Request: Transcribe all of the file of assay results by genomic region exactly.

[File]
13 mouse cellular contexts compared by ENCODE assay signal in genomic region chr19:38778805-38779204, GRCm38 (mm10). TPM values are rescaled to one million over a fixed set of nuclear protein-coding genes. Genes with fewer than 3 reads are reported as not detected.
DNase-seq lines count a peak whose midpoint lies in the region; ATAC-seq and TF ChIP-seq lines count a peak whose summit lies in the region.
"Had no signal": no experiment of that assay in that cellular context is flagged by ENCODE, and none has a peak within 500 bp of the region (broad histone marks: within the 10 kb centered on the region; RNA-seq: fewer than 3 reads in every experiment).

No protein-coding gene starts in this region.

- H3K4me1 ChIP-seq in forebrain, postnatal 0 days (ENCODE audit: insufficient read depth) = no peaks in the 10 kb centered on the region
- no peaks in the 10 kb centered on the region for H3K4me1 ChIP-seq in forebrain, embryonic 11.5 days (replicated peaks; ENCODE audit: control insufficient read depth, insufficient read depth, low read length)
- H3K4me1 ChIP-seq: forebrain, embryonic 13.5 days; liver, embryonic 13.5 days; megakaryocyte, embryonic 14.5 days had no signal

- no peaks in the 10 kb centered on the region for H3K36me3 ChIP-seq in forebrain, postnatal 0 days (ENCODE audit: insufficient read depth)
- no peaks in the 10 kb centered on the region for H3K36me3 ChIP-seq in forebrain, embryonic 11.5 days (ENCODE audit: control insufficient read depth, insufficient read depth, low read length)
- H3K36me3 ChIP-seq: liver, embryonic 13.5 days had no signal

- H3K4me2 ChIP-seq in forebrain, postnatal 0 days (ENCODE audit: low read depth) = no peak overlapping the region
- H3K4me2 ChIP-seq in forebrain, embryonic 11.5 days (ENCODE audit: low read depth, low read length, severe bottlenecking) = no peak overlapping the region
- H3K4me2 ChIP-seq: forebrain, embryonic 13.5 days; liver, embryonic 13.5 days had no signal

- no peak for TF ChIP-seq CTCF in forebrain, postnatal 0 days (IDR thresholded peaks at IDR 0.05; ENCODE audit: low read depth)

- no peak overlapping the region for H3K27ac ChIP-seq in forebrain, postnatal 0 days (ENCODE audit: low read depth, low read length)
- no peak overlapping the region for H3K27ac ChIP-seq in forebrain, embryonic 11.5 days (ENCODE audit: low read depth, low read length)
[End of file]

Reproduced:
13 mouse cellular contexts compared by ENCODE assay signal in genomic region chr19:38778805-38779204, GRCm38 (mm10). TPM values are rescaled to one million over a fixed set of nuclear protein-coding genes. Genes with fewer than 3 reads are reported as not detected.
DNase-seq lines count a peak whose midpoint lies in the region; ATAC-seq and TF ChIP-seq lines count a peak whose summit lies in the region.
"Had no signal": no experiment of that assay in that cellular context is flagged by ENCODE, and none has a peak within 500 bp of the region (broad histone marks: within the 10 kb centered on the region; RNA-seq: fewer than 3 reads in every experiment).

No protein-coding gene starts in this region.

- H3K4me1 ChIP-seq in forebrain, postnatal 0 days (ENCODE audit: insufficient read depth) = no peaks in the 10 kb centered on the region
- no peaks in the 10 kb centered on the region for H3K4me1 ChIP-seq in forebrain, embryonic 11.5 days (replicated peaks; ENCODE audit: control insufficient read depth, insufficient read depth, low read length)
- H3K4me1 ChIP-seq: forebrain, embryonic 13.5 days; liver, embryonic 13.5 days; megakaryocyte, embryonic 14.5 days had no signal

- no peaks in the 10 kb centered on the region for H3K36me3 ChIP-seq in forebrain, postnatal 0 days (ENCODE audit: insufficient read depth)
- no peaks in the 10 kb centered on the region for H3K36me3 ChIP-seq in forebrain, embryonic 11.5 days (ENCODE audit: control insufficient read depth, insufficient read depth, low read length)
- H3K36me3 ChIP-seq: liver, embryonic 13.5 days had no signal

- H3K4me2 ChIP-seq in forebrain, postnatal 0 days (ENCODE audit: low read depth) = no peak overlapping the region
- H3K4me2 ChIP-seq in forebrain, embryonic 11.5 days (ENCODE audit: low read depth, low read length, severe bottlenecking) = no peak overlapping the region
- H3K4me2 ChIP-seq: forebrain, embryonic 13.5 days; liver, embryonic 13.5 days had no signal

- no peak for TF ChIP-seq CTCF in forebrain, postnatal 0 days (IDR thresholded peaks at IDR 0.05; ENCODE audit: low read depth)

- no peak overlapping the region for H3K27ac ChIP-seq in forebrain, postnatal 0 days (ENCODE audit: low read depth, low read length)
- no peak overlapping the region for H3K27ac ChIP-seq in forebrain, embryonic 11.5 days (ENCODE audit: low read depth, low read length)